The outline I propose you try consists of five simple statements that describe the major actions through which the story will be told. One statement for each major focus. And each statement will be short, consisting only of two to three words. A human noun, a strong, concrete action verb, and (most of the time) a direct object. (We won't count articles such as "a", "an", and "the" as words.) The simpler an outline is the more it focuses on the important relationships in your story. Words actually count for more in an outline than in the story. An outline like I'm proposing will probably have no more than fifteen words in it. In a story, the almost-right word can sometimes suffice, but in an outline, it has to be the perfect word. Another difference between this version of an outline and the ones Missus Grundy had you do is that the statements in her outlines represented topic sentences and as such specify what comes at the beginning of the section they represent. That's because in logical writing, the writer states her premise first and then develops it.
            In dramatic stories, however, the dramatic action that makes your point comes at the end of each section - where climaxes belong. What this means is that your outline statements represent endings, not beginnings. This is an important point to keep in mind.
            I'm going to use my own story I Shoulda Seen a Credit Arranger in my collection titled "Monday's Meal" to illustrate a typical outline. I also wrote a novel with the same story as well as a screenplay, both titled THE GENUINE, IMITATION, PLASTIC KIDNAPPING. The same outline for all three forms. The first statement will be:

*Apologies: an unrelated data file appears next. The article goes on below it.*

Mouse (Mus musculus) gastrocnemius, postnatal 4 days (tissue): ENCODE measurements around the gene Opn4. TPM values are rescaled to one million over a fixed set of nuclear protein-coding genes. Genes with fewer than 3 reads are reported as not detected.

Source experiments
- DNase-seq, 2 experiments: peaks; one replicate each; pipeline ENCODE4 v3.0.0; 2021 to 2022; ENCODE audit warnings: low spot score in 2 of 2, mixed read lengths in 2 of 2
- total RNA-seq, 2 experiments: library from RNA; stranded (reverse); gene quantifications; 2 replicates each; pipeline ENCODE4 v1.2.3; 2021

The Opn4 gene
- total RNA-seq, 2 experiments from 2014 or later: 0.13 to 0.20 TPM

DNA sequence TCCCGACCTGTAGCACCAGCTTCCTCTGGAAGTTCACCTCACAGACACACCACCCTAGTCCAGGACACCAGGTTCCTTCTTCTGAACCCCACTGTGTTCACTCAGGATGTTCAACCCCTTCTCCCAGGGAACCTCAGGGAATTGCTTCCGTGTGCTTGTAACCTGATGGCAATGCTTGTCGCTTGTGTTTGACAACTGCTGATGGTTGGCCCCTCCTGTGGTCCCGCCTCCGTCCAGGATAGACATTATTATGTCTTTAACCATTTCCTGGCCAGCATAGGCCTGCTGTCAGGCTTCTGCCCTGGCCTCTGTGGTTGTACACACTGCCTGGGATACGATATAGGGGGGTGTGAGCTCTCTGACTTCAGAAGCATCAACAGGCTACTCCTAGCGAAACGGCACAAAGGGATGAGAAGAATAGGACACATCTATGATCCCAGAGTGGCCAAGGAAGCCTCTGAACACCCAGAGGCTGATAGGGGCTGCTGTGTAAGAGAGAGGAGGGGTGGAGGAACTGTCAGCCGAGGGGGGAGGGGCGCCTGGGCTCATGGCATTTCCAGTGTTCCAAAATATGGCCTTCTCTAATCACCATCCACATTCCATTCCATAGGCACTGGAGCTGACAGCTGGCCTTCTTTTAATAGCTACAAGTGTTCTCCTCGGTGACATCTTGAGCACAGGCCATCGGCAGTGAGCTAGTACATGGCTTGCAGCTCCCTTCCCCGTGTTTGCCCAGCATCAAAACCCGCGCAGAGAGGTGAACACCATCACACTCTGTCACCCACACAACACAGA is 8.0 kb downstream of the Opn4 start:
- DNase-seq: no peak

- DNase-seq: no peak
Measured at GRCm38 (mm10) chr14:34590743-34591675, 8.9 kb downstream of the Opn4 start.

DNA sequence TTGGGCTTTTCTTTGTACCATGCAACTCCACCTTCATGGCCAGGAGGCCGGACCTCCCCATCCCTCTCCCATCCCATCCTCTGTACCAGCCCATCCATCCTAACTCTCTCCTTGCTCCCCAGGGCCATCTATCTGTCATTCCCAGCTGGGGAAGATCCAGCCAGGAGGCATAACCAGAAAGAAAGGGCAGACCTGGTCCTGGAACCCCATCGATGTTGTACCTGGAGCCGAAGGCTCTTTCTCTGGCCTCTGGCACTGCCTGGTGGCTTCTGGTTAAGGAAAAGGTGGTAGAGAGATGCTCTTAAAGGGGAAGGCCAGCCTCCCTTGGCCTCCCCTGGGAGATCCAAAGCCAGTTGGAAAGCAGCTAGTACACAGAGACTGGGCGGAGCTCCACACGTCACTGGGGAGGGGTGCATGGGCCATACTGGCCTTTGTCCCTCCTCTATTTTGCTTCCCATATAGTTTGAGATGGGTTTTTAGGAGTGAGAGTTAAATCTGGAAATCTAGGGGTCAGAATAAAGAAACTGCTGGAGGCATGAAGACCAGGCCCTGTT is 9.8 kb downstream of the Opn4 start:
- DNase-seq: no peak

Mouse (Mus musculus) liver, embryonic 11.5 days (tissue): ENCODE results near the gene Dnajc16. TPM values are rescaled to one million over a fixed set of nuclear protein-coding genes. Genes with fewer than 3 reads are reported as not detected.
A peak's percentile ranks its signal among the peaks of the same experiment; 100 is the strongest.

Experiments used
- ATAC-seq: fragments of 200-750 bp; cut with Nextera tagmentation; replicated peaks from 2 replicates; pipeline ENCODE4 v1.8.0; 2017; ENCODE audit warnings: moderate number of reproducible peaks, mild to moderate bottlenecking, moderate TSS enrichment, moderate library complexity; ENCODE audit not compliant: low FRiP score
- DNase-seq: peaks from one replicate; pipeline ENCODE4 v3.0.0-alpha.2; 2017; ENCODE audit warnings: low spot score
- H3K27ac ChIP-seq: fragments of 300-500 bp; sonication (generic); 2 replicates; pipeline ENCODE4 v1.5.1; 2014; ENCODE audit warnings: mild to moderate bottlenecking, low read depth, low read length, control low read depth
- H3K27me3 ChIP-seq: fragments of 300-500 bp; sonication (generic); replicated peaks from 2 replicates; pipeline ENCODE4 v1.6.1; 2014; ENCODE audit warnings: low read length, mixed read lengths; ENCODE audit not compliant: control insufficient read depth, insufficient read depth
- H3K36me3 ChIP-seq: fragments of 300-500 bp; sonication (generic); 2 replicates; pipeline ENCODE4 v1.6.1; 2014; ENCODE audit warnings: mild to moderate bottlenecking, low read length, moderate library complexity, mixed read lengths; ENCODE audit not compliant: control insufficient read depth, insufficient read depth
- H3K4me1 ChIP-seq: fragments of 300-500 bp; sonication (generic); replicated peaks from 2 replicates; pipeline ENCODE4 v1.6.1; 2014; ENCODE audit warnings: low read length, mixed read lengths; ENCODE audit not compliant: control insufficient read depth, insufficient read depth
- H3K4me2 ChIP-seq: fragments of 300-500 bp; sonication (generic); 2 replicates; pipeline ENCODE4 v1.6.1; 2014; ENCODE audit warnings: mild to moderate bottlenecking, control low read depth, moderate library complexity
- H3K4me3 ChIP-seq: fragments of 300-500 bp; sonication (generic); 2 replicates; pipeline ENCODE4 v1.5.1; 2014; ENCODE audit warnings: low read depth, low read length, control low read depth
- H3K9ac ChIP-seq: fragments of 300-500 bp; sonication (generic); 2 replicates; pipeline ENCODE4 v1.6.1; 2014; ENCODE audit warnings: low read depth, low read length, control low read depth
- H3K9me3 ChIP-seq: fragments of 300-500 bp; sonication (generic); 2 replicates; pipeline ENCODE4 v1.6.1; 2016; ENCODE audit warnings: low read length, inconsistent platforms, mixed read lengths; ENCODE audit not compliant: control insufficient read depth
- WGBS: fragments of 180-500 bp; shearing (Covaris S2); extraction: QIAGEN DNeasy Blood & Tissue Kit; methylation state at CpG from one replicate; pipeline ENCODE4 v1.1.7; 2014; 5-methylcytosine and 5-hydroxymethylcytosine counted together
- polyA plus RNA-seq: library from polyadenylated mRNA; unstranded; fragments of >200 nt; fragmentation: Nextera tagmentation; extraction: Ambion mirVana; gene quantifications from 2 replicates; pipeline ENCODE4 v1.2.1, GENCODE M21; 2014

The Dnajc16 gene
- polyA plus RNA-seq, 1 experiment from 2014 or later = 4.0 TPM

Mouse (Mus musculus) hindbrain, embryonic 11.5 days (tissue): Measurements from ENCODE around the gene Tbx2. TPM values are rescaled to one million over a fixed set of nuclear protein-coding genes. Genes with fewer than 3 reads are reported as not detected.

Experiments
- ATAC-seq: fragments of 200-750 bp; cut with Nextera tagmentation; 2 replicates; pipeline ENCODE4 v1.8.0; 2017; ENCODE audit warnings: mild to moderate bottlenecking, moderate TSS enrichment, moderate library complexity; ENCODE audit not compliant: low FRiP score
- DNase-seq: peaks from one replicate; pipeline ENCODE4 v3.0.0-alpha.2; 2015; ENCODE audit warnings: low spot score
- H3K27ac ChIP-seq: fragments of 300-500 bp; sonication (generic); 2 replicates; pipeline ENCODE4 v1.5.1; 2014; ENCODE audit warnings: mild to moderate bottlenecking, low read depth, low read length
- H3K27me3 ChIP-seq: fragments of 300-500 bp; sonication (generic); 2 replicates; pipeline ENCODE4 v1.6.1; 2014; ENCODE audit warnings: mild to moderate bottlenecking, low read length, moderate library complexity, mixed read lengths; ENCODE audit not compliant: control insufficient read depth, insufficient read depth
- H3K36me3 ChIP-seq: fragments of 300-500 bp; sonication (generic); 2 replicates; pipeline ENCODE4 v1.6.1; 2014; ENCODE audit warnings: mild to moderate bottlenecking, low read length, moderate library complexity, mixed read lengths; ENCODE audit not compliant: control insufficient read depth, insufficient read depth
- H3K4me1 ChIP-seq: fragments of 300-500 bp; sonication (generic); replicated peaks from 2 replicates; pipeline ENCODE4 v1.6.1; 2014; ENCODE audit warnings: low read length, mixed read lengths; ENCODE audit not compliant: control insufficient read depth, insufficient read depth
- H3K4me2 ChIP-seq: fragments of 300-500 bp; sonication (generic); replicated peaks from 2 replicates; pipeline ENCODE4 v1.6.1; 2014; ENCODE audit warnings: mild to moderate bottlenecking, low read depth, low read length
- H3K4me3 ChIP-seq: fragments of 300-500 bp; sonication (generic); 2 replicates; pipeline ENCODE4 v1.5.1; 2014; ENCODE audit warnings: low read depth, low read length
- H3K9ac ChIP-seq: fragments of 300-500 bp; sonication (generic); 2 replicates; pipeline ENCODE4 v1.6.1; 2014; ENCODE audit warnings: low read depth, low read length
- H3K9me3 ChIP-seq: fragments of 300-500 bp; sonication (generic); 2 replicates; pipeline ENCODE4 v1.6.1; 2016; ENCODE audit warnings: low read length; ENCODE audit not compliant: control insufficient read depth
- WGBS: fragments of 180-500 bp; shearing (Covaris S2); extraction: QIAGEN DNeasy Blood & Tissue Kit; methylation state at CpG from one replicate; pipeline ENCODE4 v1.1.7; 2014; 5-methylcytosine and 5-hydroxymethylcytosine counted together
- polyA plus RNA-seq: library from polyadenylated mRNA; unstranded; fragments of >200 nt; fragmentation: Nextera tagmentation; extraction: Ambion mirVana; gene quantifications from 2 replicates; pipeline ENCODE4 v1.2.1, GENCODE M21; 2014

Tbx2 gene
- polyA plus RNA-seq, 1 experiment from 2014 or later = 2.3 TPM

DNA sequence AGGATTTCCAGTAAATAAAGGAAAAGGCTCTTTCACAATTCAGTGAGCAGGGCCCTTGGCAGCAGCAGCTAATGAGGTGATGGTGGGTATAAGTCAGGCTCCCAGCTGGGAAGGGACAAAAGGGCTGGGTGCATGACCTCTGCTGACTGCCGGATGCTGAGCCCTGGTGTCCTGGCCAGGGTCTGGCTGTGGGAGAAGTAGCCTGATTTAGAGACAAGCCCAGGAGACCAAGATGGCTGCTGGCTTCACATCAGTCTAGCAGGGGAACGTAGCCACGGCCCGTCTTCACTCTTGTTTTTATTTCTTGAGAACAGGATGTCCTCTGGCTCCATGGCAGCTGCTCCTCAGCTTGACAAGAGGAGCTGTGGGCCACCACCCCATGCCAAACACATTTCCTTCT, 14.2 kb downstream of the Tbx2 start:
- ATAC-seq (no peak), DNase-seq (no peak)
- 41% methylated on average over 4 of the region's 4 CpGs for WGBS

Complication or inciting incident:
                        Debt endangers Pete (This is the complication that provides the occasion for the story. Every story must have an inciting incident to kick-start it. Something must happen that changes the protagonist's world and by doing so, creates a problem/goal. This is where stories must begin - not with setting or backstory. Act I, as it were.)
            Development: (This is the second part of the outline. The development steps that lead to the resolution. Act II, as it were, following Aristotle's Poetics)
                        1.Pete agrees to kidnapping
                        2. Pete and Tommy botch kidnapping
                        3. Pete escapes
            Resolution: (This is the third and final step. Act III.)
                        Pete loses everything but matures

            This came to sixteen words, two over the optimim. (Remember, we don’t count articles as words in this exercise.) If you're under twenty, you're fine. Once I have this outline, the rest is just filling in the blanks. But, everything in the story must contribute to the outline. I can't, for instance, begin the story by talking about Pete's childhood in New Orleans, for example.
            Now. Look at the elements. There's each of the three things I said should be in the outline. A human noun, a strong, concrete action verb, and a direct object. I didn't, for instance, say "Pete is in debt" for my complication. Why? Because is is a static verb. Always think in straightforward active terms.